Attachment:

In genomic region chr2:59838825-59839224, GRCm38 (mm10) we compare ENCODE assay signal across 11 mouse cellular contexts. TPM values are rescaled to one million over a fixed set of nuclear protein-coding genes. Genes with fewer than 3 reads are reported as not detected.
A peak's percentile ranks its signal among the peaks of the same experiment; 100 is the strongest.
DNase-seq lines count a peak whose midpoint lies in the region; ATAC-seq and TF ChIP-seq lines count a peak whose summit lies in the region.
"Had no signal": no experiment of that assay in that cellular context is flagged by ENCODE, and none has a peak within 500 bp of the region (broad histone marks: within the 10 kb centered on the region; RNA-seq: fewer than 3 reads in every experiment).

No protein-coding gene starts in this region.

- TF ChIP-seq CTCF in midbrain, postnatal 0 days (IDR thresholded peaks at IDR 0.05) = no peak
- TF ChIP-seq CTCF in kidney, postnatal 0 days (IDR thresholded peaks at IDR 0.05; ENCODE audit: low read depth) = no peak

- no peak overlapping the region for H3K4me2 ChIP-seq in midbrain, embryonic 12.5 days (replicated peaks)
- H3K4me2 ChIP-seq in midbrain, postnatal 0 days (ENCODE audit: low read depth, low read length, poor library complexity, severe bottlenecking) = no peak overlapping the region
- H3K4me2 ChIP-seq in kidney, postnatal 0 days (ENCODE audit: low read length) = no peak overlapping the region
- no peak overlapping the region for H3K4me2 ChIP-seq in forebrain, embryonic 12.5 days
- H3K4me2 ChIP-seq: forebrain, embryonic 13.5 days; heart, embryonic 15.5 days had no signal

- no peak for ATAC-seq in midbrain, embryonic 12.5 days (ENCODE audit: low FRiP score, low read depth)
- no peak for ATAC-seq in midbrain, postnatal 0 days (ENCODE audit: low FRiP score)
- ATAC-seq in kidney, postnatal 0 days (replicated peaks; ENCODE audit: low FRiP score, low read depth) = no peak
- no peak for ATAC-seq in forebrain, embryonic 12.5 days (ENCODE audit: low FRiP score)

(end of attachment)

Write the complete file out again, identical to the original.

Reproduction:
In genomic region chr2:59838825-59839224, GRCm38 (mm10) we compare ENCODE assay signal across 11 mouse cellular contexts. TPM values are rescaled to one million over a fixed set of nuclear protein-coding genes. Genes with fewer than 3 reads are reported as not detected.
A peak's percentile ranks its signal among the peaks of the same experiment; 100 is the strongest.
DNase-seq lines count a peak whose midpoint lies in the region; ATAC-seq and TF ChIP-seq lines count a peak whose summit lies in the region.
"Had no signal": no experiment of that assay in that cellular context is flagged by ENCODE, and none has a peak within 500 bp of the region (broad histone marks: within the 10 kb centered on the region; RNA-seq: fewer than 3 reads in every experiment).

No protein-coding gene starts in this region.

- TF ChIP-seq CTCF in midbrain, postnatal 0 days (IDR thresholded peaks at IDR 0.05) = no peak
- TF ChIP-seq CTCF in kidney, postnatal 0 days (IDR thresholded peaks at IDR 0.05; ENCODE audit: low read depth) = no peak

- no peak overlapping the region for H3K4me2 ChIP-seq in midbrain, embryonic 12.5 days (replicated peaks)
- H3K4me2 ChIP-seq in midbrain, postnatal 0 days (ENCODE audit: low read depth, low read length, poor library complexity, severe bottlenecking) = no peak overlapping the region
- H3K4me2 ChIP-seq in kidney, postnatal 0 days (ENCODE audit: low read length) = no peak overlapping the region
- no peak overlapping the region for H3K4me2 ChIP-seq in forebrain, embryonic 12.5 days
- H3K4me2 ChIP-seq: forebrain, embryonic 13.5 days; heart, embryonic 15.5 days had no signal

- no peak for ATAC-seq in midbrain, embryonic 12.5 days (ENCODE audit: low FRiP score, low read depth)
- no peak for ATAC-seq in midbrain, postnatal 0 days (ENCODE audit: low FRiP score)
- ATAC-seq in kidney, postnatal 0 days (replicated peaks; ENCODE audit: low FRiP score, low read depth) = no peak
- no peak for ATAC-seq in forebrain, embryonic 12.5 days (ENCODE audit: low FRiP score)